Dr Marc Masen from the Department of Mechanical Engineering leads the cross-departmental project.
As part of Imperial's COVID-19 Response Fund, engineering researchers have won a grant for a project aimed at reducing skin injury caused by prolonged use of Personal Protective Equipment (PPE). Over the past week, more than 25 people from across the Faculty of Engineering have been working individually and in teams, liaising with medical staff, experimenting with PPE, and reading standards and guidelines to develop an Engineering Specification.
PPE, including goggles, visors, respiratory masks and surgical masks are important tools in the battle against COVID-19 infection, both for medical personnel and the general public. However, prolonged wearing of PPE can cause a range of skin issues, including discomfort, irritation and injury.
Irritation reduces an individual's ability to wear PPE, while wounds due to skin tearing may provide a potential entry point for viruses and can also be extremely painful, rendering staff out of action. This situation is expected to worsen with the advance of summer because of increasing temperatures, humidity and perspiration.
Dr Marc Masen, Principal Investigator on the project, explains: "The main advice on treatment is to apply a thick layer of petroleum jelly at 30-minute intervals, which may not be a workable strategy in an intensive workplace such as an ICU ward. The current focus in the project is on the rapid delivery of an improved, robust and workable solution for NHS staff. The longer-term focus is to also develop a practical solution to improve the interaction of generic face masks with skin.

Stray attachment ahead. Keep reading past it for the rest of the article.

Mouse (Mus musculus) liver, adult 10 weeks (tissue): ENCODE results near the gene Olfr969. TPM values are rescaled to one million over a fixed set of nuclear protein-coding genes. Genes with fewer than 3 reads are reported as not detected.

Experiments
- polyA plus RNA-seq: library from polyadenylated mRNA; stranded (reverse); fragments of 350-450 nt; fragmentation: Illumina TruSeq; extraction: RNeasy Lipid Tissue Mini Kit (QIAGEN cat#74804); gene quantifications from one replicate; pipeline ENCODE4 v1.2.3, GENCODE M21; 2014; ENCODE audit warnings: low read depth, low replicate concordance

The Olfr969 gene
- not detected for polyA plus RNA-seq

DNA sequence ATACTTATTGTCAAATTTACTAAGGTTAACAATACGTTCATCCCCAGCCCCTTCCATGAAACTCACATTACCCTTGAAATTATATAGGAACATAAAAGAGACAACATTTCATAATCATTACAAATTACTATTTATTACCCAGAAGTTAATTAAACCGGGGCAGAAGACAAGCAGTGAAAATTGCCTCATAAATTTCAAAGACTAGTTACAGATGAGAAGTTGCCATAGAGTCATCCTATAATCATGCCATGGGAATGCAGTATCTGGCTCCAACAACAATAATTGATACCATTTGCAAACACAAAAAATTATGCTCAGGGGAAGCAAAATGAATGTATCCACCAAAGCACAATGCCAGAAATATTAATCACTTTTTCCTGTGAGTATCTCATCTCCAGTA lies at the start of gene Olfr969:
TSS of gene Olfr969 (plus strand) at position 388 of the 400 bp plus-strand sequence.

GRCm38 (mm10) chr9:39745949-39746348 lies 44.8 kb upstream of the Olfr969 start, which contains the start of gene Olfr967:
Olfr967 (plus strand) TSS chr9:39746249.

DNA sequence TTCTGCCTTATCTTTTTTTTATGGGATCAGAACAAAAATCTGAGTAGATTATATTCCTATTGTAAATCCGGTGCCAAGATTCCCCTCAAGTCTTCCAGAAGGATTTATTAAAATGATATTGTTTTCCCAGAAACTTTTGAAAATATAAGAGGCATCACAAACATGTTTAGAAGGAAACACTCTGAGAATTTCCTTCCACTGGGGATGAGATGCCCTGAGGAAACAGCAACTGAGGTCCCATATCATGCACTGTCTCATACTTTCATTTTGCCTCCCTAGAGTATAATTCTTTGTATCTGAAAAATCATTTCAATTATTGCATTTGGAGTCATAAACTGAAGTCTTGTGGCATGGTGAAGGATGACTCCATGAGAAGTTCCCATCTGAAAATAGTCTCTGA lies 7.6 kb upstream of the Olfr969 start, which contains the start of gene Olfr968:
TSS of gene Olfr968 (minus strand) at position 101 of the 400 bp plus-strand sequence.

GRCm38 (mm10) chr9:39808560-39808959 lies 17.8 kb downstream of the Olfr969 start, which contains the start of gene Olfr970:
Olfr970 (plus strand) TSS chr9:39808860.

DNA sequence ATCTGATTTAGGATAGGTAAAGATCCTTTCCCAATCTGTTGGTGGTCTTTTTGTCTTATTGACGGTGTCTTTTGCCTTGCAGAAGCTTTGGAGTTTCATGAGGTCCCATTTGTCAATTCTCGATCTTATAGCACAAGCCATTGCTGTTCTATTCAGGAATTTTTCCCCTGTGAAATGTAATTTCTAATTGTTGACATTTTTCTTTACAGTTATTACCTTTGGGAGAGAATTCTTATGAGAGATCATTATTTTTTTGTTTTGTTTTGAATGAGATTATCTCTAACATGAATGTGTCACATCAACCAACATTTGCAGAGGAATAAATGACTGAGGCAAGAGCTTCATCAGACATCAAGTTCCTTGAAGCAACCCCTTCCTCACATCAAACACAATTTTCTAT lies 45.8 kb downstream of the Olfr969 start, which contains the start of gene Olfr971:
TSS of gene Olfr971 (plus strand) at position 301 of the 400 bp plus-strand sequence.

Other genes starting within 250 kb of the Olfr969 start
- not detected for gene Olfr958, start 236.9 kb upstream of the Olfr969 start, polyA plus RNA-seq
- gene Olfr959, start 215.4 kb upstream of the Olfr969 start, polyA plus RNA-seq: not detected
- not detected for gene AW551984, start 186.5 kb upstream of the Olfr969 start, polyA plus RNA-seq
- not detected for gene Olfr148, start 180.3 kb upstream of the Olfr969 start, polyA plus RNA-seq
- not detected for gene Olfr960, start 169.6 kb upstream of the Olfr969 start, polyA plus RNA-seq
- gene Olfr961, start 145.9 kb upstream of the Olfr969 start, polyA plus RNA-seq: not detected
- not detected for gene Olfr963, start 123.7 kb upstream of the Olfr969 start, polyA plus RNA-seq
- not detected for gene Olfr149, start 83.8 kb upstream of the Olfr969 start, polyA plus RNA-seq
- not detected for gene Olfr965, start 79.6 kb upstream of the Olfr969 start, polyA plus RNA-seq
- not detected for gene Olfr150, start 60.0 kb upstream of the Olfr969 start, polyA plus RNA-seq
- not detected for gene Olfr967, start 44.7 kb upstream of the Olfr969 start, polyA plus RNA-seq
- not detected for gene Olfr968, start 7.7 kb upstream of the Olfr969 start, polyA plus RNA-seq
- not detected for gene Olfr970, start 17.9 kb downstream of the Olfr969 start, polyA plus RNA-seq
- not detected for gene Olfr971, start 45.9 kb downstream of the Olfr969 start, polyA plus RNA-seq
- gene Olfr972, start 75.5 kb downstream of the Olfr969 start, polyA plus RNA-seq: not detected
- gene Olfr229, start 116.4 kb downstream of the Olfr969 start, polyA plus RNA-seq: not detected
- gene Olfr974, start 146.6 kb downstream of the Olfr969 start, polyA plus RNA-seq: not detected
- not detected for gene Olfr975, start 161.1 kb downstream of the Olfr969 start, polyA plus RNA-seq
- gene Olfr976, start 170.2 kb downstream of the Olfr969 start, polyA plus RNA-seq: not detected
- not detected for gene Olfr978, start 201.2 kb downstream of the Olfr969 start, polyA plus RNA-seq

We have investigated skin injury pathways and assessed the wide range of commercially available powders, lubricants and dressings to assess their functionality. We also identified a range of aspects that will need to be solved simultaneously to enable us to deliver optimised solutions. Our current ambition is to also follow up on several of these, including performing a detailed survey of the actual problems in hospitals and a more scientific assessment and quantification of device-induced skin injuries. We will also be liaising with existing partners of the department who manufacture PPE to assist them in optimising their designs to increase comfort and reduce injury."
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